With all of the drug scandals, accusations, implications, and blood witchcraft (blood doping) there has to be a scapegoat, a public hanging. No one can stop the UCI and its Spanish Inquisition. The UCI could not possibly be wrong in vilifying the evil dark lord of Landis, could they? The lab in France and the Tour de France officials act like bishops and cardinals in support of their infallible UCI leader.
Apparently, Pope McQuaid wants Landis to be excommunicated, while everyone in the Spanish raid will be allowed to recite the UCI code three times and be granted full penance. Perhaps we will even see Ullrich riding the Tour with team-mates Botero and Hamilton.
Personally, I feel the most sorrow for I-Shares whose hopes and dreams for 2007 were shattered by a drop of testosterone. As for all of us, the huddled masses, we never got to see the race we really wanted. Basso and Ullrich were sent home. Mancebo hid. Vino lost his team-mates. And a fragile collarbone sent Valverde packing as well. As for Landis, he saw the witch-hunting of American Lance Armstrong who actually had an independent source store extra samples last year. Too bad Floyd didn't keep all of his urine during the month of July, then he could have sent it to a real lab and shared the results with us, perhaps on the internet in a lengthy file that would take about 12 hours to download. Apparently it is not enough to be innocent, you have to prove you are innocent.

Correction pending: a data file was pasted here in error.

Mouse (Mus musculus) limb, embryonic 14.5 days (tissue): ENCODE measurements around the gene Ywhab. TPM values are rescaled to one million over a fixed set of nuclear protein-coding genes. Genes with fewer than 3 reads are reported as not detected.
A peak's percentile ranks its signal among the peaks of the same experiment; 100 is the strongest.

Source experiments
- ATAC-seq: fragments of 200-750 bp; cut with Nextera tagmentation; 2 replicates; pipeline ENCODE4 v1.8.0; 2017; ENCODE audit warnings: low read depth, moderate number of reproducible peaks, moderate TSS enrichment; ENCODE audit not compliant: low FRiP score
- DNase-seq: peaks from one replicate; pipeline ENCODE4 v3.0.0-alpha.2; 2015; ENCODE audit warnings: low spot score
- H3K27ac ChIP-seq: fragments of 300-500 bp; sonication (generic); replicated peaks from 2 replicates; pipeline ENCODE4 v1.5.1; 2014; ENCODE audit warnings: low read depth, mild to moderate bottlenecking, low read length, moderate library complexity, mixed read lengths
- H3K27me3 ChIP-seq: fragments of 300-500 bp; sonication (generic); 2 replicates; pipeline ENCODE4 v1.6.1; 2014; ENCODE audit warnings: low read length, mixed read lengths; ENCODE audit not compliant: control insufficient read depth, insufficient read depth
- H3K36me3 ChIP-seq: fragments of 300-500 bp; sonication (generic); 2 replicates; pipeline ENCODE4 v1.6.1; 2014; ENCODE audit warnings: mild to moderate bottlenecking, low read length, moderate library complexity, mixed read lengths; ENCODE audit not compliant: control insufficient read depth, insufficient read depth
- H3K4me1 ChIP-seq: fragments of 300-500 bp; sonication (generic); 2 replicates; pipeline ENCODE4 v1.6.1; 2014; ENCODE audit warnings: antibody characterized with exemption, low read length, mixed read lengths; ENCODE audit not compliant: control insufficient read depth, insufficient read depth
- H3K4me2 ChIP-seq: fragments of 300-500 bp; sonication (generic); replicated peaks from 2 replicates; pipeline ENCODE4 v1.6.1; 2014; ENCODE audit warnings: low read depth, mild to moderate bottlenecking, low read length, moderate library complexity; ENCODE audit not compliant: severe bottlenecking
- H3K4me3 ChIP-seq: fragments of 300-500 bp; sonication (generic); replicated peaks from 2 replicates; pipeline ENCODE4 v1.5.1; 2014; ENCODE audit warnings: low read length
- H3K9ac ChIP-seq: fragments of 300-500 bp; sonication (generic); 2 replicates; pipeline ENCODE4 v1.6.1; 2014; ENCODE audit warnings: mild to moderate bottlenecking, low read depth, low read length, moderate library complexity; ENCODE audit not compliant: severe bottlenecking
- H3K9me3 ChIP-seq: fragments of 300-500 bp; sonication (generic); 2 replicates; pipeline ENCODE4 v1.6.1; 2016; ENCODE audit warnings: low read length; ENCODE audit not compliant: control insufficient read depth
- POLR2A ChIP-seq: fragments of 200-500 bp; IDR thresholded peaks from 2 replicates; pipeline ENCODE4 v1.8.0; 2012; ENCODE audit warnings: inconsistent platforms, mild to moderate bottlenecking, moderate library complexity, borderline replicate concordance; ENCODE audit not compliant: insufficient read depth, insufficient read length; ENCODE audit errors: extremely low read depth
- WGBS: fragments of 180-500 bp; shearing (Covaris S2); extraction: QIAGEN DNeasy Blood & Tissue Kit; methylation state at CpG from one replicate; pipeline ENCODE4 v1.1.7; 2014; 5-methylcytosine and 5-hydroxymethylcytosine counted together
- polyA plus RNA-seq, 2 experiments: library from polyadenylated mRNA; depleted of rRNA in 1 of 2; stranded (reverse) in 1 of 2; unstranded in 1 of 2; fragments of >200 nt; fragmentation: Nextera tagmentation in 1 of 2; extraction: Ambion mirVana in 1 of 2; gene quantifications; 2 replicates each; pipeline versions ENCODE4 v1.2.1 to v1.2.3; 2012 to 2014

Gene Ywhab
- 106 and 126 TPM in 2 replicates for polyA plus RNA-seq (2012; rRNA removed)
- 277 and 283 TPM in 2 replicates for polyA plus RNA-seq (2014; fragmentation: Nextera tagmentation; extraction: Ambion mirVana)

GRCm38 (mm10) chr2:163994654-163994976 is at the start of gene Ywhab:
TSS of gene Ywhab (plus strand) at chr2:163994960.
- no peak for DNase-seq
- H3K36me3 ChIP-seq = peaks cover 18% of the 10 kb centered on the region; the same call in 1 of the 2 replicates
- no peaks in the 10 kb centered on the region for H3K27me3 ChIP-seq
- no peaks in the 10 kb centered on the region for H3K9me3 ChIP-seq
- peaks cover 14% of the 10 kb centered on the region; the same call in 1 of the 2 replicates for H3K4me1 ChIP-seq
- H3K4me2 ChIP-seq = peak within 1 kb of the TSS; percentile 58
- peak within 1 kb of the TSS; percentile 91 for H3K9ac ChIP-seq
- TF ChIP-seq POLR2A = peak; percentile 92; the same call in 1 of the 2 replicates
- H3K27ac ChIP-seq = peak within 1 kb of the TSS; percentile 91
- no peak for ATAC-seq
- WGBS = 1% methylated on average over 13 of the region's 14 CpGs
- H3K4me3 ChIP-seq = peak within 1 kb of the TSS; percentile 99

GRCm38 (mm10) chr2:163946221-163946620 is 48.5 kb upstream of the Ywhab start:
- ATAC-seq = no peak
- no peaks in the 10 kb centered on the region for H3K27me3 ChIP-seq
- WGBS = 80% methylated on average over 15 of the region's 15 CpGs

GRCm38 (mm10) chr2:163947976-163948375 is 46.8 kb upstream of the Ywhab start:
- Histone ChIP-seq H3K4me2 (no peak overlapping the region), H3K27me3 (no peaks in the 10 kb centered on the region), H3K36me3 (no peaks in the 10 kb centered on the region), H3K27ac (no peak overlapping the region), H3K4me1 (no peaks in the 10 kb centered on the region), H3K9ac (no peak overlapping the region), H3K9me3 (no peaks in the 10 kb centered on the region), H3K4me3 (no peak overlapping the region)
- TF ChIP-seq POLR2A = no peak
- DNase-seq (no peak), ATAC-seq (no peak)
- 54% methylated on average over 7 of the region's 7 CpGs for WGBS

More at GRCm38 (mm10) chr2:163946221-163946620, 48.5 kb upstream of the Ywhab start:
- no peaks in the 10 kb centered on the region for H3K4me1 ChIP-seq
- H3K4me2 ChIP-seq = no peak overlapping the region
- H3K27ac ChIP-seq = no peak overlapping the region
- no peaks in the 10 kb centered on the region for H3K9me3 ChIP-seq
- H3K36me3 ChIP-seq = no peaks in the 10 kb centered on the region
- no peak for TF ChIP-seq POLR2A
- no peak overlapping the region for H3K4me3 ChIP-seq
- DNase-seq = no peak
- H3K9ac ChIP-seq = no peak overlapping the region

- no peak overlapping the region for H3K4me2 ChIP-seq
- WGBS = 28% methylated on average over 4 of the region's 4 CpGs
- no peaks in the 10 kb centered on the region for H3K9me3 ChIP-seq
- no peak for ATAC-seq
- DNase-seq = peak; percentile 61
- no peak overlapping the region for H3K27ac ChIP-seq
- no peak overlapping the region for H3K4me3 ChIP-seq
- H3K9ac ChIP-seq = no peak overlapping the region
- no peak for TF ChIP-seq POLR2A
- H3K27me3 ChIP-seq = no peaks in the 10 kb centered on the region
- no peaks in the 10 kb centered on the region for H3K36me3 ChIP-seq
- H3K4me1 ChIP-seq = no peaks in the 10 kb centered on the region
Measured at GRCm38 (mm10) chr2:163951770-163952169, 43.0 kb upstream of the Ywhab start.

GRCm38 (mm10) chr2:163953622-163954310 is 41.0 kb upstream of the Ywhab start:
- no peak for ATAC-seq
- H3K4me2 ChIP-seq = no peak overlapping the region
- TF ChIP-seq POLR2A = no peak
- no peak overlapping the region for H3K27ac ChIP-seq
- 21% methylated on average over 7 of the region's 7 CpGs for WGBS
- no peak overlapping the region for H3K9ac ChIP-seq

As for the unsung heroes like Ekimov, who will never see his Olympic gold medal, they have something that cannot be taken away, self-respect and honor. I think perhaps those words are not to be spoken on the hallowed grounds of the UCI headquarters. And perhaps Landis' case will only be cleared the day after the prologue in London. While clean riders may be stabbed and shown on broken mirrors, their determination to ride cannot be extracted by the Pope and the Inquisition.
Maybe every race should have a UCI-declared winner, a full chemically enhanced winner, and a public opinion winner, along with an overall winner which would be established by legal courts within a five year window of the actual event. In case the original rider dies of old age while awaiting the official and lasting results, his child or grandchild would be allowed to accept the award at an official ceremony presented every February.